I received education in an English medium school. Every day in the morning, at assembly, we used to sing one hymn. There was one singing class per week too. Our singing teacher taught us various fun songs like Audrey Hepburn’s All I Want Is A Room Somewhere, and she taught a few more hymns. At home dad read Bachchan’s Is Paar Us Paar, and Raskhan and Bihari’s Meree Bhav Baadhaa Haro in such a soulful manner in the evening, that it left an indelible impression on me. Mom taught Sanskrit to my brother and me. Sanskrit stotras and the creations of Tulsidas are a regular affair at home. The result is that now, even after all these years, all of a sudden words of hymns rise up in me as spontaneously as lines of some Sanskrit stotra or bhajan.

Jesus I give You, my heart and my soul
I know that without You, I’ll never be whole
Master You opened all the right doors
I thank You and praise You
From earth’s humble shores
Take me I’m Yours

These lines are as much my own, as these –

आत्मा त्वं, गिरिजा मतिः, सहचरा: प्राणाः, शरीरं गृहं …
यत्-यत् कर्म करोमि तत्-तत् अखिलम्, शंभो तवाराधनम्
करचरणकृतं वा, कायजं, कर्मजं वा
श्रवण नयनजं वा, मानसं वापराधम्
विहितमविहितं वा, सर्व मेतत् क्षमस्व
जय जय करुणाब्धे श्री महादेव शम्भो।

So I am a Hindu, and a Christian – and I am neither.

These days I am studying a book called “A Course In Miracles“. It was written in USA around 1970. Through this book I am learning how we can choose love instead of fear every moment, moment to moment. Whatever this book teaches is the same as what Vedanta teaches. This is a matter of satisfaction for me. Some terms in the book are of Christian, the voice of the book is such that it feels as if Jesus is speaking, but content is the same as Vedanta and yet the manner of saying what has been said is very different. I am able to receive the message of this book more easily than some Sanskrit scripture because its manner of explaining is more effective for me. That it is originally written in contemporary English is significant bonus.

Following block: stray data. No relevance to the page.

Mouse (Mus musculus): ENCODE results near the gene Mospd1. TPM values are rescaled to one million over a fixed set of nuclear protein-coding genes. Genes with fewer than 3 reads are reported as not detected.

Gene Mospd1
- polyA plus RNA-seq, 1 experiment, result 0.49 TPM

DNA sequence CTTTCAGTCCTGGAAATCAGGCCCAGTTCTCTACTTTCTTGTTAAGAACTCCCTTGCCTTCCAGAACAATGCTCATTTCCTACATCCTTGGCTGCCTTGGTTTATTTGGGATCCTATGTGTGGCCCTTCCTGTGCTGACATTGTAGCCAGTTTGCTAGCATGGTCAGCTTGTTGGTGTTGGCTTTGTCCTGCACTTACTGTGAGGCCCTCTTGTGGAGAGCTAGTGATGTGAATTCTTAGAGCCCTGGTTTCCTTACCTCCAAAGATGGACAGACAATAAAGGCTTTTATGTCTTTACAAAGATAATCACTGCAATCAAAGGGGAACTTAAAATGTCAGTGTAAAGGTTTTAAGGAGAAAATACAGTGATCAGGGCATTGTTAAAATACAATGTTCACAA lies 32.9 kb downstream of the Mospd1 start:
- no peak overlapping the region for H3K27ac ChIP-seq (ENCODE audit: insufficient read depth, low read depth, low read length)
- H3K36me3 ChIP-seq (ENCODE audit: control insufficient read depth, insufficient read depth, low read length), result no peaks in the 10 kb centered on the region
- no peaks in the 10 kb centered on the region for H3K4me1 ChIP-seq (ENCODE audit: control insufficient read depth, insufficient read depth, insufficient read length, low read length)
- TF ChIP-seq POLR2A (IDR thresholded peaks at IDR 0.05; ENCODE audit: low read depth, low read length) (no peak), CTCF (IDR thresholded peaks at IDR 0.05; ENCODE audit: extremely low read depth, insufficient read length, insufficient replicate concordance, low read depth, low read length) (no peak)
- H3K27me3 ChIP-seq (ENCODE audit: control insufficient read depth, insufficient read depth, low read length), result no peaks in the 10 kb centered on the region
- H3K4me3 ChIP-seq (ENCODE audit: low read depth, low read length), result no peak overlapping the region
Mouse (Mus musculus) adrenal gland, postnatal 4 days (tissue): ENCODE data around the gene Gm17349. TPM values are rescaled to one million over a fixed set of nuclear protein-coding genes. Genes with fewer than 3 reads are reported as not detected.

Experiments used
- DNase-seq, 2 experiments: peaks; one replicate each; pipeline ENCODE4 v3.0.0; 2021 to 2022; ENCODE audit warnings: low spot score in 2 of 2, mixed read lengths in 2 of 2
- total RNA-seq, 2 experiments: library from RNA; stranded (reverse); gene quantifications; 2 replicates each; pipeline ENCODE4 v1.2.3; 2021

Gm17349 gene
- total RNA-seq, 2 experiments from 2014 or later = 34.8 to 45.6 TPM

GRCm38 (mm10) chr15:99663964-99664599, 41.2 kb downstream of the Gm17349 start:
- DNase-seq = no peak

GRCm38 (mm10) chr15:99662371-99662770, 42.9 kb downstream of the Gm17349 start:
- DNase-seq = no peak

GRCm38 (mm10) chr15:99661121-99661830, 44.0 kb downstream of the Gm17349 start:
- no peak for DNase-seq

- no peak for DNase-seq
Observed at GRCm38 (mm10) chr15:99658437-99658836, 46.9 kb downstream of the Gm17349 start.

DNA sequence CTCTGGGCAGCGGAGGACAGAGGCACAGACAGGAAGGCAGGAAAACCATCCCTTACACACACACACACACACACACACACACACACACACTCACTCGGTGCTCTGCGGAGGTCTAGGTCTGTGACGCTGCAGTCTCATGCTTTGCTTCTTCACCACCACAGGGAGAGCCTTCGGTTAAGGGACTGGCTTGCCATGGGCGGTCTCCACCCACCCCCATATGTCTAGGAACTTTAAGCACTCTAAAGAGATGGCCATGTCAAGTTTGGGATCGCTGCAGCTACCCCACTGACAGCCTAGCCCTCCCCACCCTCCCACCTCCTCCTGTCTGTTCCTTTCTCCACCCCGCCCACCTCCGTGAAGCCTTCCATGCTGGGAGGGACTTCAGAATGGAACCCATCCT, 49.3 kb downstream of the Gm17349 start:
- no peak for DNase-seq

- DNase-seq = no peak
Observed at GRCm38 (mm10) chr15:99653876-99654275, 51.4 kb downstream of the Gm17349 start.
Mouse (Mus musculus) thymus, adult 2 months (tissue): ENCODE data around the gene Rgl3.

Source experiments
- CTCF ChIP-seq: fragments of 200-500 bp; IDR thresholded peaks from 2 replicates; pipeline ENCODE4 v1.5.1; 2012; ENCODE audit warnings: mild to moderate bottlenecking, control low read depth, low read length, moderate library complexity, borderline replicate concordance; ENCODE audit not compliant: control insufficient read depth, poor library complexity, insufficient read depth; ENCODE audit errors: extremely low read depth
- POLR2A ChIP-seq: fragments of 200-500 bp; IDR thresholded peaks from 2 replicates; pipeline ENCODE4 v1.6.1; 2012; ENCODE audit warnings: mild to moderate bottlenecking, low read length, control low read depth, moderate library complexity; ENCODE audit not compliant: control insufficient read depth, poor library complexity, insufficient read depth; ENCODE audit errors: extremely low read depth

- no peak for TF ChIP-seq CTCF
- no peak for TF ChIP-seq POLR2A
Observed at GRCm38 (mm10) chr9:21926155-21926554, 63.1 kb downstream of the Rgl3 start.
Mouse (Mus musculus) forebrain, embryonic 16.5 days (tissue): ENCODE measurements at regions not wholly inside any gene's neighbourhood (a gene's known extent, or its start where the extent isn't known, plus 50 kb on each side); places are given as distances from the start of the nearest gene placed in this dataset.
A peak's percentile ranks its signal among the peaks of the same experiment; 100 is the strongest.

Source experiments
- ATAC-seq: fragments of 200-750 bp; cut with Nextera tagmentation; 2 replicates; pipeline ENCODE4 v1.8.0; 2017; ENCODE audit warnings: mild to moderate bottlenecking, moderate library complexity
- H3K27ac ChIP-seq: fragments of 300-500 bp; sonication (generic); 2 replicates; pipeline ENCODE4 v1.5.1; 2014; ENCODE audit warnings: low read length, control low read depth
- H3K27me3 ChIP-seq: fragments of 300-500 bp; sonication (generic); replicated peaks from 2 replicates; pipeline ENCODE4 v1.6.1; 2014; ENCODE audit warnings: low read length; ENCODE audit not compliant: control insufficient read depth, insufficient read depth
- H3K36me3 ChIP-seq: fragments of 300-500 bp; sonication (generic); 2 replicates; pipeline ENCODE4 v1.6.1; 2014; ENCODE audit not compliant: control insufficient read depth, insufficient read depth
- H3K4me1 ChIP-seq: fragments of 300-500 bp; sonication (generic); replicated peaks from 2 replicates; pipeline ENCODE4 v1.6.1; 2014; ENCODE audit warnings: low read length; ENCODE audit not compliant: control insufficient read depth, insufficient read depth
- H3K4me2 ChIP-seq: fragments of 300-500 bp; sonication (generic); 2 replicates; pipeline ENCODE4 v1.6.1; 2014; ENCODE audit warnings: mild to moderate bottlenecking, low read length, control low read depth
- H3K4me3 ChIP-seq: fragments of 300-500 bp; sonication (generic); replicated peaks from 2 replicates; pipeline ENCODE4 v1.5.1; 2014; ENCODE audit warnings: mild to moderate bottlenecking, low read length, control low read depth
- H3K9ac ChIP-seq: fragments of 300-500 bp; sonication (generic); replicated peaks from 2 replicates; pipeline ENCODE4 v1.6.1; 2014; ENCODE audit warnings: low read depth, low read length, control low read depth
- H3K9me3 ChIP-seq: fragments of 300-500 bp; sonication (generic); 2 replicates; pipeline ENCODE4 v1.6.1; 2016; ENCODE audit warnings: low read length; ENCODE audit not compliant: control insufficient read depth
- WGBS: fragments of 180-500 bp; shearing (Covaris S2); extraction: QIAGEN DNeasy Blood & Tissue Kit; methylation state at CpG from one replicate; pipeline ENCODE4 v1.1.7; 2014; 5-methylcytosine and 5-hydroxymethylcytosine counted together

So I am a Christian, and a Hindu – and I am neither.

An elderly couple were my neighbors in Manipal. The lady had many vegetables growing in her garden. She came to my place one day to teach me to grow vegetables. There were many wild Tulsi (Basil) plants growing in the vegetable patch in the backyard. We were digging the soil and making it ready for planting vegetables. There wasn’t enough space due to the Tulsi shrubs. I suggested were uproot one or two of those Tulsi shrubs.

“Is that ok with you?” she asked.

“Yes. Why not? We need space to grow the vegetables, do we not? What will I do with so much Tulsi? The main Tulsi of the house is at front,” I said – and we started uprooting the Tulsi.

A little while later Auntyji, who is a Christian, said, “But you all consider this holy…”

“Yes, we do consider it holy – so that we may know that it is an extremely beneficial herb,” I replied.

“We lost all this several generations back,” she said in a disappointed voice.

It was sad to hear that. Though I did not say it, I felt like saying, “So what? You can still be devoted to your Jesus and adopt whatever you wish of Hinduism that you consider beneficial.”

Why do we believe that we can be followers of only one religion? If we adopt anything else why do we feel we are betraying our own religion? That sense of guilt, that doubt is so meaningless.

Why do we keep our identities so limited?

My identity comes from the womb of silence. She is my Durga Maa – the language of silence. She is my Radha too.

Image source: From the menu card of The Scoop, New Market, Kolkata